Rarity Ranking Definitions

Four rarity rankings are provided for each species where available and general ranking descriptions, including from Harms (2003) and COSEWIC (year 2006), are provided below.

Harms' Ranking System Based on: V. Harms (2003). Checklist of the Vascular Plants of Saskatchewan and the Provincially and Nationally Rare Native Plants in Saskatchewan. Extension Division, University of Saskatchewan.

Vern Harms is a well-known taxonomist in Canada. He is an Emeritus professor in the Department of Biology at the University of Saskatchewan and a previous curator of SASK Herbarium. He developed the "Checklist of the Vascular Plants of Saskatchewan and the Provincially and Nationally Rare Native Plants in Saskatchewan," in which he ranks plant species according to their rarity. His opinion is highly regarded among the members of the plant community and thus, his rankings are used in our Virtual Gallery of Species at Risk in Saskatchewan.

EXT?: Species ranked as extirpated have been previously recorded in the province but apparently no longer exist here.

END: Endangered species are critically threatened by human or natural processes throughout their entire range in Saskatchewan. There are usually less than five known sites in the province. At each site, the plants are locally sparse.

THR: Species that are threatened are imperiled by their rarity and are likely to become provincially endangered. There are between six and 15 localities of these species in Saskatchewan and plants are locally sparse at most of them.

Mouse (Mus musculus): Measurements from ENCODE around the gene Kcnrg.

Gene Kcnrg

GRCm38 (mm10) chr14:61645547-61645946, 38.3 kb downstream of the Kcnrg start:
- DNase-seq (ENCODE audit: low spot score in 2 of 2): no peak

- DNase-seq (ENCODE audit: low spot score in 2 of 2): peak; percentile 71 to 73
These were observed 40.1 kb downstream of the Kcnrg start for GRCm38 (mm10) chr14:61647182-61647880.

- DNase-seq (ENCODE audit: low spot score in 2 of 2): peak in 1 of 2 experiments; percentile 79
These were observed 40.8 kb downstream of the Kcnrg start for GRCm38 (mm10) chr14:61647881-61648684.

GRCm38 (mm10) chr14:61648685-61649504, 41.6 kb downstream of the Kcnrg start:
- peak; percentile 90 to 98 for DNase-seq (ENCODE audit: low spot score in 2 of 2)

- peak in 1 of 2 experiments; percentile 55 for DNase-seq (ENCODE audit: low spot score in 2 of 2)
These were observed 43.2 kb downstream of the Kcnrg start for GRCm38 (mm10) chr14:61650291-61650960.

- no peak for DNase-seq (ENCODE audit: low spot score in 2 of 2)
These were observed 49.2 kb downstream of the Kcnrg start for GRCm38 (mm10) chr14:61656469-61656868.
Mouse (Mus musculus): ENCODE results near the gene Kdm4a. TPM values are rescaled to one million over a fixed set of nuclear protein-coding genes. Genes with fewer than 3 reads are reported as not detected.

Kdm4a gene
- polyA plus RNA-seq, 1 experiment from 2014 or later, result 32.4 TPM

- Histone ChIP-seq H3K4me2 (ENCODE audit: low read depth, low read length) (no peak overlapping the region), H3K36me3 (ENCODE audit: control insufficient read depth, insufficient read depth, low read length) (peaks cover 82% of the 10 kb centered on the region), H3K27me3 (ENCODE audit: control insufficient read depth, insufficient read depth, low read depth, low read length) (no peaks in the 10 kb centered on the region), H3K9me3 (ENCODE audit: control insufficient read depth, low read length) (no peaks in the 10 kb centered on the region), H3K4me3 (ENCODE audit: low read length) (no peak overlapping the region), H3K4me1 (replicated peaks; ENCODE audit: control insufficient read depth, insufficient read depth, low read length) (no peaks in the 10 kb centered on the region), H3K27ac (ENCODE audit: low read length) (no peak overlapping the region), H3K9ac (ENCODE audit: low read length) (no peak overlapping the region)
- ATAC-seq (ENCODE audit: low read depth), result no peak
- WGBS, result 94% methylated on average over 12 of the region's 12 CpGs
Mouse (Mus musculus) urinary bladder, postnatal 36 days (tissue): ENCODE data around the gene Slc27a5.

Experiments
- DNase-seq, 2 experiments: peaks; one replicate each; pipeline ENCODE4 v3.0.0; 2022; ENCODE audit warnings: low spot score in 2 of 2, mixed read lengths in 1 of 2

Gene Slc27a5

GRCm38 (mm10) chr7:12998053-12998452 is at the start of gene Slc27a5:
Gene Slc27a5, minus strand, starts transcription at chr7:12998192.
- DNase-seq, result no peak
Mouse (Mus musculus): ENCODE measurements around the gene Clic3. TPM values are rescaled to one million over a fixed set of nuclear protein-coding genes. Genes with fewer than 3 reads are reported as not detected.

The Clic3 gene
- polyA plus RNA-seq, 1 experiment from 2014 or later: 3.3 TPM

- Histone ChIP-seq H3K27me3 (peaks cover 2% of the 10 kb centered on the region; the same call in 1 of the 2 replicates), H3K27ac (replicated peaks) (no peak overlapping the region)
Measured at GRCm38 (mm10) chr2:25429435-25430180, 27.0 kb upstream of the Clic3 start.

VUL: Vulnerable species are at risk of because of low or declining numbers. There is no immediate endangerment to these species. Typically, there are between 16 and 25 known sites in Saskatchewan.
Nature Conservancy Ranking (Nature Conservancy - National Ranking; Saskatchewan Conservation Data Centre - Provincial Ranking)

The Nature Conservancy of Canada is a non-profit organization that is dedicated to the protection of biodiversity in Canada. Founded over 40 years ago, the Nature Conservancy acquires ecologically significant land through purchase, donation, or conservation easement to protect plant and animal species by preserving intact landscapes. Since 1962, Nature Conservancy has protected over 1.9 million acres of land. The Nature Conservancy provides the national and global ranking given below.

The Saskatchewan Conservation Data Centre, which was formed as a co-operative venture between Saskatchewan Environment and the Nature Conservancy, is now a partnership between Saskatchewan Environment and Nature Saskatchewan. Their mission is to gather, interpret, and distribute standardized information on the status of wild species and their communities. Their provincial rankings are provided below.

Example of a Nature Conservancy ranking: G5 N4 S2

G: Global
N: National
S: Provincial
T: Infraspecific taxa (subspecies or variety) rank
X: This symbol indicates that the species has been extirpated from a region or is extinct.
H: Only historical records of this species exist in the area and there has been no recent verification.
1: These species are critically imperiled because of extreme rarity or due to some factor of their biology or environment that make it vulnerable to extirpation or extinction. There are five or fewer occurrences, or very few (less than 1,000) individuals remaining.